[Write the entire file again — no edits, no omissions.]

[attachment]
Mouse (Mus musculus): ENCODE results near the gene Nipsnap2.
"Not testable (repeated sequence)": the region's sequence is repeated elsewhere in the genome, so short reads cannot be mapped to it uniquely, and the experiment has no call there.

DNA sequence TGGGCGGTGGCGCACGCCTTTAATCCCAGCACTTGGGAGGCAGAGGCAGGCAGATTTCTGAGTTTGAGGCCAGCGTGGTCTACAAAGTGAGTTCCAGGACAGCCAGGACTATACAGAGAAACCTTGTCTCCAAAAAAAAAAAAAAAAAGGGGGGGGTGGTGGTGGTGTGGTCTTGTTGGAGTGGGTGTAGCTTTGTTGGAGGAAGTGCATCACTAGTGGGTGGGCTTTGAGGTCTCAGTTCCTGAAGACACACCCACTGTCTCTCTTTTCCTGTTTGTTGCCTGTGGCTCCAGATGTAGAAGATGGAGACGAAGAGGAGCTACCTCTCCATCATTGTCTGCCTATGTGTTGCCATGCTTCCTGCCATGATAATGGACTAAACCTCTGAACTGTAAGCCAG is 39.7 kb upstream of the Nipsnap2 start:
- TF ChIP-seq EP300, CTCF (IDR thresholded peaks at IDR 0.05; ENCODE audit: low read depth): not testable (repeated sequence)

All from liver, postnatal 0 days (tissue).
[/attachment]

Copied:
Mouse (Mus musculus): ENCODE results near the gene Nipsnap2.
"Not testable (repeated sequence)": the region's sequence is repeated elsewhere in the genome, so short reads cannot be mapped to it uniquely, and the experiment has no call there.

DNA sequence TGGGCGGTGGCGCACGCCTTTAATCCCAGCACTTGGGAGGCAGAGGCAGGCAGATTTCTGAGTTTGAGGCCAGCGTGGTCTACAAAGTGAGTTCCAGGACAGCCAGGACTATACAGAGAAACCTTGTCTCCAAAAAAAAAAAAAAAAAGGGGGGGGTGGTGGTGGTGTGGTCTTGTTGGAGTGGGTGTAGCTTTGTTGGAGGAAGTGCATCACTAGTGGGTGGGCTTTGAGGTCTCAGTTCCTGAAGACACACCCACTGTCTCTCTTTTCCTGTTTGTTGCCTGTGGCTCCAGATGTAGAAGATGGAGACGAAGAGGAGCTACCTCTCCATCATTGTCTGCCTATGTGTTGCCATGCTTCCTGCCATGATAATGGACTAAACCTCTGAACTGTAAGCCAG is 39.7 kb upstream of the Nipsnap2 start:
- TF ChIP-seq EP300, CTCF (IDR thresholded peaks at IDR 0.05; ENCODE audit: low read depth): not testable (repeated sequence)

All from liver, postnatal 0 days (tissue).